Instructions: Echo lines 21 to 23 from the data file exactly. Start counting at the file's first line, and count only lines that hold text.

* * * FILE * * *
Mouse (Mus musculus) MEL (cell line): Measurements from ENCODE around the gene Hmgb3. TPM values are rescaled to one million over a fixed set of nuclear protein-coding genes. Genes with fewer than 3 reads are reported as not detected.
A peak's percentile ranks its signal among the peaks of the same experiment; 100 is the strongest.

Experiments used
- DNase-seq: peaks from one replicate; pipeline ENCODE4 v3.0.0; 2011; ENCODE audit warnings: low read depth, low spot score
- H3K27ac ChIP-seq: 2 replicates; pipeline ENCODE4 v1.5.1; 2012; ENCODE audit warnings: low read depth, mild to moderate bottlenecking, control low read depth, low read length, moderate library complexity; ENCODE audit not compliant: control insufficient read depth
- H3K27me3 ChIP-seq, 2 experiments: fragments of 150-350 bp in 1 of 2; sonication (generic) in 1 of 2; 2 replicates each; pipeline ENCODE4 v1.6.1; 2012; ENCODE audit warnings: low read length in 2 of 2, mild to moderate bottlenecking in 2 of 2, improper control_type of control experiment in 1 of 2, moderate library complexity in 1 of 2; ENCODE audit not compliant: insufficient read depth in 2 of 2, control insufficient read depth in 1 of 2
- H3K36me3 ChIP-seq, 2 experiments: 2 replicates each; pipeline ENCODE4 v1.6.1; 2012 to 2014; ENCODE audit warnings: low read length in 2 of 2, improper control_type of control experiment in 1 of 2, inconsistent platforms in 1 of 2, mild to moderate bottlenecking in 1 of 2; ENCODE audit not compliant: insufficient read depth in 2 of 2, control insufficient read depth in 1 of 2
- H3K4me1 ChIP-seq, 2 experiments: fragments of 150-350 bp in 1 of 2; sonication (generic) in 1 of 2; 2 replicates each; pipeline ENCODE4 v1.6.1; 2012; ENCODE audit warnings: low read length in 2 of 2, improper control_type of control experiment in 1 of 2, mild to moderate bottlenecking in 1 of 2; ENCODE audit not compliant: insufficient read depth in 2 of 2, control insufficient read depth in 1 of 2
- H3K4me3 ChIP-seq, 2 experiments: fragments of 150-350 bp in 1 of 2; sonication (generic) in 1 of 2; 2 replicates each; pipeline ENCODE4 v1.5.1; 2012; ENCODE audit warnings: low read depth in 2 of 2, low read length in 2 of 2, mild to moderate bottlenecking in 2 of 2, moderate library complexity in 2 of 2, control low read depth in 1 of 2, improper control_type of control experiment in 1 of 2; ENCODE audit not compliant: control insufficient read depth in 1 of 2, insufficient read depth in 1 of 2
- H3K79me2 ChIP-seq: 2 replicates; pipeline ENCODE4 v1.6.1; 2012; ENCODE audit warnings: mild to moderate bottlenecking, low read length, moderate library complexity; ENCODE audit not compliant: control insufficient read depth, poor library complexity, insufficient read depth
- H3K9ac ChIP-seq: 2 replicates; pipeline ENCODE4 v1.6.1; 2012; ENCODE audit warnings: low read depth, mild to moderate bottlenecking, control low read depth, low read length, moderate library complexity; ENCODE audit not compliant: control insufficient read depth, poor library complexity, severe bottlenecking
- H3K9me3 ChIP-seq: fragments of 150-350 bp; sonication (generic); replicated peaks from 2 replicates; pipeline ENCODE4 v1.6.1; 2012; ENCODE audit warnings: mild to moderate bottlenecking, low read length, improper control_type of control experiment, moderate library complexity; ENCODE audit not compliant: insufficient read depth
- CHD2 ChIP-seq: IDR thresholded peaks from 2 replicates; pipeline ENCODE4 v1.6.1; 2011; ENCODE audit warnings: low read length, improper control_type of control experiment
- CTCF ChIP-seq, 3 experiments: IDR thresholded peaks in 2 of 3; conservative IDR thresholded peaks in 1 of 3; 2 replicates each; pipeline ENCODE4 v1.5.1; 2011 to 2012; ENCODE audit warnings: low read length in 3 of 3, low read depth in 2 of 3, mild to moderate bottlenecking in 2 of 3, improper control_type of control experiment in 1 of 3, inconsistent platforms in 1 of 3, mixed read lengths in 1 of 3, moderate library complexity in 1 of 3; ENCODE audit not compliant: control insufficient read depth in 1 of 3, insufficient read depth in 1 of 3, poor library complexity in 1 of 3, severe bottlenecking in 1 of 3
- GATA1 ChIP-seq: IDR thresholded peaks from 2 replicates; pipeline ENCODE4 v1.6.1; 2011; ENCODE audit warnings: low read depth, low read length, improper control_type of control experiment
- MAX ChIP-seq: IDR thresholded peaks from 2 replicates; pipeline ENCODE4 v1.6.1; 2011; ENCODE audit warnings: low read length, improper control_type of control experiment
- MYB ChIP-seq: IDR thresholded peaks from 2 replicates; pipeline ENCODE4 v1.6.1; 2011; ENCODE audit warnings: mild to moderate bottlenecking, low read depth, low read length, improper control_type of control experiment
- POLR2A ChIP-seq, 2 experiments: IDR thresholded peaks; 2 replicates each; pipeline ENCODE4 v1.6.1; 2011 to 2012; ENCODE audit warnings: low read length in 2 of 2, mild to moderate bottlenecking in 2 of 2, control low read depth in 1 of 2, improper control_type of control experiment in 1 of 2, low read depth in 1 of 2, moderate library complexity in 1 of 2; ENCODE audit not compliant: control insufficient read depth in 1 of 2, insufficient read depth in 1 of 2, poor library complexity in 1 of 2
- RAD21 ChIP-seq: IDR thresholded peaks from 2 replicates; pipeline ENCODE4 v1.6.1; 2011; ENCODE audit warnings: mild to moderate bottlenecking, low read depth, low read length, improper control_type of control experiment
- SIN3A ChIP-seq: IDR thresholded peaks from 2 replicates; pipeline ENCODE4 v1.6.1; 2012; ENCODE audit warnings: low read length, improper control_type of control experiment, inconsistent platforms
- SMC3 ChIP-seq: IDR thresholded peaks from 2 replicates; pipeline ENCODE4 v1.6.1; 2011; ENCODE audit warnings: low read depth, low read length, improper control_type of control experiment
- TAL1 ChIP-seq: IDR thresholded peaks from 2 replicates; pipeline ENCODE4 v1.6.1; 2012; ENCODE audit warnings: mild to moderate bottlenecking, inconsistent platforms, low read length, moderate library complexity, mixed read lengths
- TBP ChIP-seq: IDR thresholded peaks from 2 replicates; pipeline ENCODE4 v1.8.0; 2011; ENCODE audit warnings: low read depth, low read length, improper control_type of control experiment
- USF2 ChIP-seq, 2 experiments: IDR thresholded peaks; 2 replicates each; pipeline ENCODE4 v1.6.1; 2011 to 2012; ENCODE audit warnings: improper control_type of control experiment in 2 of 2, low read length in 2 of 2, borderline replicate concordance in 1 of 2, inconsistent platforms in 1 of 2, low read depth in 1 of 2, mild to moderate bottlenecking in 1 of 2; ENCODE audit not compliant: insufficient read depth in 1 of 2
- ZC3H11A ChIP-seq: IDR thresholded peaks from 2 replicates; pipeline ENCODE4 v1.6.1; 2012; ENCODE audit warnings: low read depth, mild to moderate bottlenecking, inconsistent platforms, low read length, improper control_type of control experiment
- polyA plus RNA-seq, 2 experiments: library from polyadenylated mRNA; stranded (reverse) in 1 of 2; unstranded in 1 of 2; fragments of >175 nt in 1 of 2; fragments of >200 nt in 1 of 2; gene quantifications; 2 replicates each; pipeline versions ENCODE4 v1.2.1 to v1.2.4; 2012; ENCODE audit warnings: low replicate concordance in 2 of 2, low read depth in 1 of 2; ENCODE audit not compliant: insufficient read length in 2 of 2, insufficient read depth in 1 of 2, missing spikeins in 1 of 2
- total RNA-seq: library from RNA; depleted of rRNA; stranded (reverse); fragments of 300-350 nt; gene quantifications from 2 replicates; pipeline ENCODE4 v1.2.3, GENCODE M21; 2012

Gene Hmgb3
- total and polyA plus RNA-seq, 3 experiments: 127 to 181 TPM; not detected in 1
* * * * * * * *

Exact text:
- SMC3 ChIP-seq: IDR thresholded peaks from 2 replicates; pipeline ENCODE4 v1.6.1; 2011; ENCODE audit warnings: low read depth, low read length, improper control_type of control experiment
- TAL1 ChIP-seq: IDR thresholded peaks from 2 replicates; pipeline ENCODE4 v1.6.1; 2012; ENCODE audit warnings: mild to moderate bottlenecking, inconsistent platforms, low read length, moderate library complexity, mixed read lengths
- TBP ChIP-seq: IDR thresholded peaks from 2 replicates; pipeline ENCODE4 v1.8.0; 2011; ENCODE audit warnings: low read depth, low read length, improper control_type of control experiment